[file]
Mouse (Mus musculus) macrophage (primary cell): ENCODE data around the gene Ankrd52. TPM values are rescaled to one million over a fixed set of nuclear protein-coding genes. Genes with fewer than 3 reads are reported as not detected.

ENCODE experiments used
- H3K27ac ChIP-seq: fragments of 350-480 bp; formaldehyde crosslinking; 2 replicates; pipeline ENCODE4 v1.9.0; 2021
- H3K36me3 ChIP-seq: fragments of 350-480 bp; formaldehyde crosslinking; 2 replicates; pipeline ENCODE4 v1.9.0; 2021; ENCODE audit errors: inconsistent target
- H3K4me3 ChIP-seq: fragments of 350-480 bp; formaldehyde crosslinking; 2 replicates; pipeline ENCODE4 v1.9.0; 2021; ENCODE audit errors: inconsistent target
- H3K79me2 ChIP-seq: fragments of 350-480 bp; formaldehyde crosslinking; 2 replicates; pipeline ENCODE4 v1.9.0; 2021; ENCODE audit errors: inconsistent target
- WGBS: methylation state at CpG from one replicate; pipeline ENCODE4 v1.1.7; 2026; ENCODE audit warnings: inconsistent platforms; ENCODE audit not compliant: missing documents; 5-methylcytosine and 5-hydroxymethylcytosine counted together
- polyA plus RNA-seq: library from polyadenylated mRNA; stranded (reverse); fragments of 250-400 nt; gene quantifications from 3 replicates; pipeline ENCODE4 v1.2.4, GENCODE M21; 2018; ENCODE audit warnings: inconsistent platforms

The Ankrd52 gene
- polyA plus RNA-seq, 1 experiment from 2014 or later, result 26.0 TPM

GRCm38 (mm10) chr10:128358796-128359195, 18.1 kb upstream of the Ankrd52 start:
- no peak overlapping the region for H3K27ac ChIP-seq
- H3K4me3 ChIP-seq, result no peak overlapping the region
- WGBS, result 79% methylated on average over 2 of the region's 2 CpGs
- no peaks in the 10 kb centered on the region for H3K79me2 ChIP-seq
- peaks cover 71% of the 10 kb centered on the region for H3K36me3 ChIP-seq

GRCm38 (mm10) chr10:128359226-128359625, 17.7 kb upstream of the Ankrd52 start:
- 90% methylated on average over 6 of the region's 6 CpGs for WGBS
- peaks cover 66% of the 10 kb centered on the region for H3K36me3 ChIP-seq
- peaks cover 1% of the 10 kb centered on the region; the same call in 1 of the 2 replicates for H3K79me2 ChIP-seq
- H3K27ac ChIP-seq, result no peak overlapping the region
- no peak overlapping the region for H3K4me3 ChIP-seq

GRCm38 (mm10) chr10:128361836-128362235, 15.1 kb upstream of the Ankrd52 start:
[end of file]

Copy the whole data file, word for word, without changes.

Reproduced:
Mouse (Mus musculus) macrophage (primary cell): ENCODE data around the gene Ankrd52. TPM values are rescaled to one million over a fixed set of nuclear protein-coding genes. Genes with fewer than 3 reads are reported as not detected.

ENCODE experiments used
- H3K27ac ChIP-seq: fragments of 350-480 bp; formaldehyde crosslinking; 2 replicates; pipeline ENCODE4 v1.9.0; 2021
- H3K36me3 ChIP-seq: fragments of 350-480 bp; formaldehyde crosslinking; 2 replicates; pipeline ENCODE4 v1.9.0; 2021; ENCODE audit errors: inconsistent target
- H3K4me3 ChIP-seq: fragments of 350-480 bp; formaldehyde crosslinking; 2 replicates; pipeline ENCODE4 v1.9.0; 2021; ENCODE audit errors: inconsistent target
- H3K79me2 ChIP-seq: fragments of 350-480 bp; formaldehyde crosslinking; 2 replicates; pipeline ENCODE4 v1.9.0; 2021; ENCODE audit errors: inconsistent target
- WGBS: methylation state at CpG from one replicate; pipeline ENCODE4 v1.1.7; 2026; ENCODE audit warnings: inconsistent platforms; ENCODE audit not compliant: missing documents; 5-methylcytosine and 5-hydroxymethylcytosine counted together
- polyA plus RNA-seq: library from polyadenylated mRNA; stranded (reverse); fragments of 250-400 nt; gene quantifications from 3 replicates; pipeline ENCODE4 v1.2.4, GENCODE M21; 2018; ENCODE audit warnings: inconsistent platforms

The Ankrd52 gene
- polyA plus RNA-seq, 1 experiment from 2014 or later, result 26.0 TPM

GRCm38 (mm10) chr10:128358796-128359195, 18.1 kb upstream of the Ankrd52 start:
- no peak overlapping the region for H3K27ac ChIP-seq
- H3K4me3 ChIP-seq, result no peak overlapping the region
- WGBS, result 79% methylated on average over 2 of the region's 2 CpGs
- no peaks in the 10 kb centered on the region for H3K79me2 ChIP-seq
- peaks cover 71% of the 10 kb centered on the region for H3K36me3 ChIP-seq

GRCm38 (mm10) chr10:128359226-128359625, 17.7 kb upstream of the Ankrd52 start:
- 90% methylated on average over 6 of the region's 6 CpGs for WGBS
- peaks cover 66% of the 10 kb centered on the region for H3K36me3 ChIP-seq
- peaks cover 1% of the 10 kb centered on the region; the same call in 1 of the 2 replicates for H3K79me2 ChIP-seq
- H3K27ac ChIP-seq, result no peak overlapping the region
- no peak overlapping the region for H3K4me3 ChIP-seq

GRCm38 (mm10) chr10:128361836-128362235, 15.1 kb upstream of the Ankrd52 start: